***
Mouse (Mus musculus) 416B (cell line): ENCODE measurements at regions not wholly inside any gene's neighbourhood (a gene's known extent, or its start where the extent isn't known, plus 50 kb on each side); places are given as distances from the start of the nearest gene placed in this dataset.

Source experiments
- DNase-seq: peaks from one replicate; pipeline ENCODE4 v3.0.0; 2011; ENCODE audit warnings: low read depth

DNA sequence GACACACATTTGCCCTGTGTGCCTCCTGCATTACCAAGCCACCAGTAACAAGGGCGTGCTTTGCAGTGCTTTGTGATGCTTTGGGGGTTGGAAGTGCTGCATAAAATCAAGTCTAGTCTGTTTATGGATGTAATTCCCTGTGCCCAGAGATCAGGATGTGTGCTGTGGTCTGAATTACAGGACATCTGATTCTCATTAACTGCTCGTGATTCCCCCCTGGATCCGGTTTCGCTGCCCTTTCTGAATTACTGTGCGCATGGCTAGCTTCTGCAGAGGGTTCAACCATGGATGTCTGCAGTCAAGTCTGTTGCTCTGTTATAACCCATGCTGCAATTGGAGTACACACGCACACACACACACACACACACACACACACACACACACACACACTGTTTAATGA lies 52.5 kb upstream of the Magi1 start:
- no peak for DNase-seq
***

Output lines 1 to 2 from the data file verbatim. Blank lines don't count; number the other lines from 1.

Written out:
Mouse (Mus musculus) 416B (cell line): ENCODE measurements at regions not wholly inside any gene's neighbourhood (a gene's known extent, or its start where the extent isn't known, plus 50 kb on each side); places are given as distances from the start of the nearest gene placed in this dataset.

Source experiments